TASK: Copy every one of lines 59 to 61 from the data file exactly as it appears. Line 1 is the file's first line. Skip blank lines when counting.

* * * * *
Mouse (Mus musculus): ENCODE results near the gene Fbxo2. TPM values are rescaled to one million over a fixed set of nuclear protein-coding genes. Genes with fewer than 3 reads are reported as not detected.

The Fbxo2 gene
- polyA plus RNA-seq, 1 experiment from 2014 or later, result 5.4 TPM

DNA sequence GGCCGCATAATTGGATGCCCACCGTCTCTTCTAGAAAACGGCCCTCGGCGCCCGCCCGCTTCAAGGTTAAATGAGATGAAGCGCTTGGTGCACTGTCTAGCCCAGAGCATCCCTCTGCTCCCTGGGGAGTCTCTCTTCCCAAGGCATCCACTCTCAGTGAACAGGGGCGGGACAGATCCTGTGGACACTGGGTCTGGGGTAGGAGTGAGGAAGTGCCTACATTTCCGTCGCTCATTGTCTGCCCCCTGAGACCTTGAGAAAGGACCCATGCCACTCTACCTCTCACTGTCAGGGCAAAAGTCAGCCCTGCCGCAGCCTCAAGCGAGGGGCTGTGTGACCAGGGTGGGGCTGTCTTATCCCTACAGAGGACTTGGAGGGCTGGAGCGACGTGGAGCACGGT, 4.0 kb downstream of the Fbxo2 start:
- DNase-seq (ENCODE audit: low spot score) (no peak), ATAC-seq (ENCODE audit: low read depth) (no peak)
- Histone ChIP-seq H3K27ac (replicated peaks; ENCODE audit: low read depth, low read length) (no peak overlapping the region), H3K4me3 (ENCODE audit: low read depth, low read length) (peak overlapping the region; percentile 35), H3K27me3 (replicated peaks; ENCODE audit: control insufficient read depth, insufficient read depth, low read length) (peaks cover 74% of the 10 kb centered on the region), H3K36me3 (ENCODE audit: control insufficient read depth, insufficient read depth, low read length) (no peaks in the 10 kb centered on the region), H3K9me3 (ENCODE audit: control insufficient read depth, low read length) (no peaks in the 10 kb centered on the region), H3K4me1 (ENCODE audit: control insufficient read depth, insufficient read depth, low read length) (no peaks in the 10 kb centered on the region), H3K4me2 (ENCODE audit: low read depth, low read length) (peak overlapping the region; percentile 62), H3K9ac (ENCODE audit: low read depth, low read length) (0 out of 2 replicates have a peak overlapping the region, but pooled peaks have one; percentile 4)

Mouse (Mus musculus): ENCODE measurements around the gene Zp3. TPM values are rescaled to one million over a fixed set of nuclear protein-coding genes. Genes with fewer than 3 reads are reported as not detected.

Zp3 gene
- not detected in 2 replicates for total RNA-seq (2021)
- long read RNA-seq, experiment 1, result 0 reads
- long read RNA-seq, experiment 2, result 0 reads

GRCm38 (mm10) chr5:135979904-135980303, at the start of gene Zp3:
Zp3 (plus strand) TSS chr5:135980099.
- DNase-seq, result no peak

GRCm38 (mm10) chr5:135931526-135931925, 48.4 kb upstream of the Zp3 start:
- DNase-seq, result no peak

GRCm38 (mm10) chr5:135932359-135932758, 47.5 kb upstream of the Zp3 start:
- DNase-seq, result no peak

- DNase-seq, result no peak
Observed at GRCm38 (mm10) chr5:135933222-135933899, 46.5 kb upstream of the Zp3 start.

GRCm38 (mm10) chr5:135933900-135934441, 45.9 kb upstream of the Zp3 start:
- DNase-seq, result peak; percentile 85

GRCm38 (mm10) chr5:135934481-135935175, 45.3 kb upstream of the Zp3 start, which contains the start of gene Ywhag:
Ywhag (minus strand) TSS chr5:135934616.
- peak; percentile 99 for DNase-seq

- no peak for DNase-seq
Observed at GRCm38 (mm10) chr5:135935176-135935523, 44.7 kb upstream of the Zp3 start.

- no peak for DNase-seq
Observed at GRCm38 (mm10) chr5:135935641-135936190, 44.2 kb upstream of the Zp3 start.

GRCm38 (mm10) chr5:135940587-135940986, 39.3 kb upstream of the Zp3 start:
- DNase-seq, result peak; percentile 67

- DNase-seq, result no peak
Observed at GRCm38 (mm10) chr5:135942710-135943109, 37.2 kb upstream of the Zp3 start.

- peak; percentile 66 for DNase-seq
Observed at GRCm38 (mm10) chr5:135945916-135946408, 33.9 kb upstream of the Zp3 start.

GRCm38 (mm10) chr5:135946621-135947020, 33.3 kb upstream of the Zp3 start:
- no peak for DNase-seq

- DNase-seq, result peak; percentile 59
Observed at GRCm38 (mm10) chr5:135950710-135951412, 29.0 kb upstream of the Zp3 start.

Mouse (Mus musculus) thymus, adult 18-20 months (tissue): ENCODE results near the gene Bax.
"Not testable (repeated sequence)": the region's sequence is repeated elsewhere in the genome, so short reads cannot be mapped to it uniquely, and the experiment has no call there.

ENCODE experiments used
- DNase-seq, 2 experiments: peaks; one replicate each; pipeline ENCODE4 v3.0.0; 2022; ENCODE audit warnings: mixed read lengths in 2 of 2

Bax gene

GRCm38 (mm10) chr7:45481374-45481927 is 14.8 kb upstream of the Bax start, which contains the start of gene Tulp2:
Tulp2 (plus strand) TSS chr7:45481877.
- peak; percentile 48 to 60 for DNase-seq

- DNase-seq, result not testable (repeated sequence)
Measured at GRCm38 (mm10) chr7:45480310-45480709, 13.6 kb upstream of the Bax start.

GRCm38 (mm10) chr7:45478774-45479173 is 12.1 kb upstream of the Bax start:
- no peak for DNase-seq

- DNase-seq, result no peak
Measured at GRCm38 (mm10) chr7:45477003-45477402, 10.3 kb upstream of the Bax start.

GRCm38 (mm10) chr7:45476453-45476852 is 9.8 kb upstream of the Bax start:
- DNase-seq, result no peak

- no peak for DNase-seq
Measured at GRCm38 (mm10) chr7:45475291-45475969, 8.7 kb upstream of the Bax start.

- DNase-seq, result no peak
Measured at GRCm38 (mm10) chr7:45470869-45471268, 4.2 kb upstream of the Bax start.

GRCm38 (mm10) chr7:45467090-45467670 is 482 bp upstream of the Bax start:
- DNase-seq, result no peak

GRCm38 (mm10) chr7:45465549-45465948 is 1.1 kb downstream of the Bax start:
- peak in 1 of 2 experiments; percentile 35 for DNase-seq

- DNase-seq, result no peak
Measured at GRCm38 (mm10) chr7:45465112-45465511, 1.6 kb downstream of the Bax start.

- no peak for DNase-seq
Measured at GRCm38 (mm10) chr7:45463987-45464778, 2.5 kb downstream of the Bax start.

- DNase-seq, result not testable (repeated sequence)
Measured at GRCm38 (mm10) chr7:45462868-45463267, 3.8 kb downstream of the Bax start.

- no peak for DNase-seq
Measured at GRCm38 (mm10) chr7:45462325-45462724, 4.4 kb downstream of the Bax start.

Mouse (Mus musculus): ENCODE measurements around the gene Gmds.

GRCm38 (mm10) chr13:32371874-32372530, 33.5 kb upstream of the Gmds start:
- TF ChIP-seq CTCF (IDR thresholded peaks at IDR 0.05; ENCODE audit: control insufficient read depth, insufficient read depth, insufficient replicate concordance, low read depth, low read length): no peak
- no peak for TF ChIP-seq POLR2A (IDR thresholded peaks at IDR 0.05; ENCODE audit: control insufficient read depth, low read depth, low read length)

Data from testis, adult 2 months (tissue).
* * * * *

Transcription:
Measured at GRCm38 (mm10) chr7:45470869-45471268, 4.2 kb upstream of the Bax start.

GRCm38 (mm10) chr7:45467090-45467670 is 482 bp upstream of the Bax start:
- DNase-seq, result no peak